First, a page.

Son of Slain Sikh Temple Leader Mulling Congressional Bid

Son of Slain Sikh Temple Leader Mulling Congressional Bid

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Filmmaker Amardeep Kaleka, the son of former Oak Creek, Wisc., temple priest Satwant Kaleka who was killed in August 2012 in a murderous rampage on the gurdwara, is contemplating a bid for Congress against former vice presidential candidate Paul Ryan.

Kaleka filed papers Oct. 16 with the Federal Election Commission, which allows him to form an exploratory committee to gauge support for a Congressional bid. Though some media have reported that Kaleka, a Democrat, announced his bid Oct. 16, Kaleka clarified to India-West that he would formally announce his bid in late November. Kaleka has filed papers to form an exploratory committee and to raise funds for a possible Congressional run.

“The outpouring of support has been tremendous,” said Kaleka, noting that he has received a lot of support from within Wisconsin’s Congressional District 1, which Ryan currently represents. “Not since last August have we had such support,” he said. Ryan has raised $1.7 million total towards his 2014 re-election campaign, $824,000 in this last quarter, according to Associated Press reports. The numbers could not be verified on the FEC database, which is behaving inconsistently during the government shutdown.

Kaleka said he has raised $5,000 unofficially thus far, and likened his bid for Congress as a classic ‘David versus Goliath’ battle. “But do I really need more money than Paul Ryan to run a successful campaign?” queried Kaleka, adding that he hopes his vision for the nation will appeal to voters regardless of his campaign’s funds.

On Sunday morning Aug. 5, 2012, Amardeep’s father, former Oak Creek, Wisc., temple president Satwant Kaleka, was killed in a murderous rampage, when neo-Nazi Wade Michael Page stormed the gurdwara during Sunday prayers and killed six worshippers before killing himself. The tragedy at the temple is one of the worst acts of mass violence in Sikh American history.

In an interview last December, shortly after Adam Lanza attacked Sandy Hook Elementary School in Newtown, Conn., Dec. 14 and killed 20 primary school children and six adults, Kaleka told this newspaper, “Gun control laws would have saved my father’s life. Gun control laws help limit the number of weapons in the nation. When it’s harder to get a gun, people don’t think about committing this type of crime.”

In an interview this week, a day before he filed papers with the FEC, Kaleka told India-West he believes gun violence can be controlled by better background checks. “Getting the guns out of wrong hands is the first tool to controlling gun violence,” he asserted.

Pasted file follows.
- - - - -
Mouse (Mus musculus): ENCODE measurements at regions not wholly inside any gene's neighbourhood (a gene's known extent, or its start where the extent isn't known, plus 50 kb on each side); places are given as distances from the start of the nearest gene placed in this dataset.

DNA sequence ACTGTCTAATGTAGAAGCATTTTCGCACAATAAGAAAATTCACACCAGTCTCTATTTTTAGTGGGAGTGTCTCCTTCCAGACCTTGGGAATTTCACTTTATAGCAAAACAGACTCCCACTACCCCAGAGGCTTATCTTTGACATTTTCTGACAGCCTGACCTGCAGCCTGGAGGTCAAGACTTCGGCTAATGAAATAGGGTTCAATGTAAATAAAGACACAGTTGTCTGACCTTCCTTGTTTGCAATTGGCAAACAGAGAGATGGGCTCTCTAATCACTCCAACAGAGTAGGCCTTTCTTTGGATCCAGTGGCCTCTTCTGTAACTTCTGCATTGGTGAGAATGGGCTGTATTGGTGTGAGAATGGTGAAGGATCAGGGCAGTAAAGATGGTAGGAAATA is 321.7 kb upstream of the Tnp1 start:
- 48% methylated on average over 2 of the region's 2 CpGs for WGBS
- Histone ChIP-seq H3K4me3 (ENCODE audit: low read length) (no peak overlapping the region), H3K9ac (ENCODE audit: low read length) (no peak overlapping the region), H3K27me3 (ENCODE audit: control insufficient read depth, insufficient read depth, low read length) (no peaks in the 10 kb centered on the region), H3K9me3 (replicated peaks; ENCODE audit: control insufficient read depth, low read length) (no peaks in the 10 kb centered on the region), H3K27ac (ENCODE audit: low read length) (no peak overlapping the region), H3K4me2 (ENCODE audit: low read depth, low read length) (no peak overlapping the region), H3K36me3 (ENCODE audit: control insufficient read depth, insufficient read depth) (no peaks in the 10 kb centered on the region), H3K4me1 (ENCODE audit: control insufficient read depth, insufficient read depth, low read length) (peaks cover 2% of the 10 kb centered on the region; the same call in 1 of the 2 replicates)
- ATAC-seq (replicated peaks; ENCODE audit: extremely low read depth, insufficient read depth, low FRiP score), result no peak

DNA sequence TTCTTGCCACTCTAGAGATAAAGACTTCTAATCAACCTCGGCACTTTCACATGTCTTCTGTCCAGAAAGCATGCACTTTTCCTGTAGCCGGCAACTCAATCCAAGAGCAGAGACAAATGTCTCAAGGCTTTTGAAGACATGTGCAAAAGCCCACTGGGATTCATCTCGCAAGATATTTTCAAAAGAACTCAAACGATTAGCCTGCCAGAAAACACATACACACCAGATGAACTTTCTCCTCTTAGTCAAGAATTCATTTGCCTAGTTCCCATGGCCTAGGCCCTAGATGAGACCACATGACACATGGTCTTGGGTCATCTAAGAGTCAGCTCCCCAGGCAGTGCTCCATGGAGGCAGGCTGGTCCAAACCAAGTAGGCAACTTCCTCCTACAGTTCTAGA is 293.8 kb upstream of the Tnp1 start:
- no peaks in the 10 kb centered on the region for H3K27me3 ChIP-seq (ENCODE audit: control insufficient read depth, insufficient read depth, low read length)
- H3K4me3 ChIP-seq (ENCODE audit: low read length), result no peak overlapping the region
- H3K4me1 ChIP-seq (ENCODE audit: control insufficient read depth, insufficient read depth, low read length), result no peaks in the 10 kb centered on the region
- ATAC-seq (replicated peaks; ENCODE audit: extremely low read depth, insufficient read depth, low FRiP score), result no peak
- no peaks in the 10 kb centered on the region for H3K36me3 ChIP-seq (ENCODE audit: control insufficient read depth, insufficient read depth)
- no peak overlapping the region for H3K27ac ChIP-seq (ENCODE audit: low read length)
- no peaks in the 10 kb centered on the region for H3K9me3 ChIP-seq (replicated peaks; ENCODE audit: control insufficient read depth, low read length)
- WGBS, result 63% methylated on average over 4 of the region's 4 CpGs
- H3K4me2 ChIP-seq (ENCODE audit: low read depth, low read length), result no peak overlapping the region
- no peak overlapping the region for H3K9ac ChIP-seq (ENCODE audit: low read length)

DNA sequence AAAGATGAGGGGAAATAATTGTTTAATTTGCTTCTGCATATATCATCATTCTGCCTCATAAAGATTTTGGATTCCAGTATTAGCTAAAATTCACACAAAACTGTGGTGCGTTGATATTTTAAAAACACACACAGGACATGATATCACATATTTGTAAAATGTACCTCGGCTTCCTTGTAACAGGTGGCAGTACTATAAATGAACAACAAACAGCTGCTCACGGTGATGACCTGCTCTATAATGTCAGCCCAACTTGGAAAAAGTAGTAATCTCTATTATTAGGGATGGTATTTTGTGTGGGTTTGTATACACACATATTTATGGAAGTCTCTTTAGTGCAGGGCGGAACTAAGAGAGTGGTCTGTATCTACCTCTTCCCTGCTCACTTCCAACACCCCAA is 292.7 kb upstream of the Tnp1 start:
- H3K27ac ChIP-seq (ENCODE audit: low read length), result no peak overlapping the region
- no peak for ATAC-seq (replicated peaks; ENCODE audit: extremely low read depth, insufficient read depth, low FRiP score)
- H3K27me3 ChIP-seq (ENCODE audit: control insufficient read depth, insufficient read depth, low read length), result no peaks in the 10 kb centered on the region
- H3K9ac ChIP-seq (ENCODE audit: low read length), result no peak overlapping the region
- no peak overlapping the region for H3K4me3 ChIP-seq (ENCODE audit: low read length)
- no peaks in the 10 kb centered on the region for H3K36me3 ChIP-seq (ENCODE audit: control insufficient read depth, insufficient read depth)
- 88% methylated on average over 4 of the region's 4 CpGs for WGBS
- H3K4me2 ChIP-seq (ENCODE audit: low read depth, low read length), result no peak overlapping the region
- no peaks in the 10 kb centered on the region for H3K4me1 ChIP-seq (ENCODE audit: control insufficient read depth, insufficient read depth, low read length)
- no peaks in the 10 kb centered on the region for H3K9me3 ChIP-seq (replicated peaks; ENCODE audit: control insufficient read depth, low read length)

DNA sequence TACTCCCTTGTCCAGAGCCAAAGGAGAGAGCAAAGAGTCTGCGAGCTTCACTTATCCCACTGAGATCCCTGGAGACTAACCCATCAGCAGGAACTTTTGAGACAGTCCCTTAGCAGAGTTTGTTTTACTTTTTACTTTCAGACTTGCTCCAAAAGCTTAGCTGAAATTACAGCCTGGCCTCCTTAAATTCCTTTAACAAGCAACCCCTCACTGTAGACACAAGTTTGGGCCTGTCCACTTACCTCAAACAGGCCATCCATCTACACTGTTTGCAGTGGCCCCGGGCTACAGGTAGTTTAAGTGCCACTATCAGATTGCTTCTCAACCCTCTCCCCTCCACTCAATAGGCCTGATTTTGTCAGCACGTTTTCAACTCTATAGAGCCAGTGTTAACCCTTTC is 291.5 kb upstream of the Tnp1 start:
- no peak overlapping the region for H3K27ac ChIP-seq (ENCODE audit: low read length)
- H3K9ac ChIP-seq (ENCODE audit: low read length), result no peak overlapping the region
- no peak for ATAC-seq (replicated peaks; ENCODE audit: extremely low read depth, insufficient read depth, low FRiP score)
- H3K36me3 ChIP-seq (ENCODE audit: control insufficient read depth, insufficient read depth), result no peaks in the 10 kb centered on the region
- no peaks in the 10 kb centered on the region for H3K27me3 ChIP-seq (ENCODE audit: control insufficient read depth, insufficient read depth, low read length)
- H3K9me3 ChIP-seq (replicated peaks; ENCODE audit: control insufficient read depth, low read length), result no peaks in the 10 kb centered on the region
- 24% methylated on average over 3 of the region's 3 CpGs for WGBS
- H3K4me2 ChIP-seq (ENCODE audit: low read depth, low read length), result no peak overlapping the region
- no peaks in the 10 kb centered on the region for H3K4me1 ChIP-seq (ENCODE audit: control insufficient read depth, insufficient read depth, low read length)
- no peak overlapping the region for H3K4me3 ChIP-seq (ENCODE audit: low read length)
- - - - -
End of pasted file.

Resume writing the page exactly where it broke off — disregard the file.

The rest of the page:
The young Indian American noted that a restorative justice system – which teaches criminals how to function within society – rather than the current punitive justice system would throw $800 billion back in to the national economy.

“Peace is far more lucrative than crime. We spend so much money on crime, which is hurting our GDP,” Kaleka stated.

Pardeep Kaleka, Amardeep’s brother, told India-West that he owns three guns, including a 357 magnum and two handguns. Pardeep, an ex-police officer, said registering guns – “knowing where they are and who owns them” and the buyer’s medical and mental health background – would cut down a lot of crime.

Amardeep Kaleka told India-West that economic reform – not gun control – would be the focus of his campaign.

“We need Clintonian reform of stepping up the middle class with proper government stimulation. We were on the right track when (President Barack) Obama took office, but then back-tracked when the obstructionists took over in 2010,” Kaleka stated.

“We have to ask ourselves, ‘are we a trickle-down economy of crony capitalism, or a step-up economy that’s raising the middle class,” Kaleka stated.

One immediate fix would be to create a faster transit system between Chicago, Ill., and Milwaukee, Wisc., the heart of District 1. Both cities have booming economies that could benefit each other.

Kaleka characterized Ryan as a career politician, one who has barely visited his district since he took office 13 years ago. “Ryan is a pivotal member of the House, and we see the mess the House has created,” stated Kaleka, referring to the current government shutdown and a looming threat of the nation being unable to pay its bills by Oct. 25, unless the debt ceiling is raised.

Ryan chairs the House Budget Committee, and earlier this year, introduced a plan known as the “Path to Prosperity,” which drastically cuts government spending – including entitlement benefits in health care – and tightens tax loopholes. The report noted that the U.S. is currently spending about 15 percent more than it is raising through tax revenue, and that figure is expected to rise to 60 percent by the year 2077.

Kaleka said the decision to run has been a slow process, adding that his mother has been afraid of racial backlash and violence against her son.

Kaleka said he often thinks about violence against him. “It’s something that goes through every minority’s mind of doing or saying something that will incite violence,” he said, referencing former Arizona congresswoman Gabby Giffords, who survived an assassination attempt at a Tucson, Ariz., mall after expressing her support for the Affordable Care Act

“The fear is always there. But this is what we are trying to change,” stated Kaleka, who has launched the Web site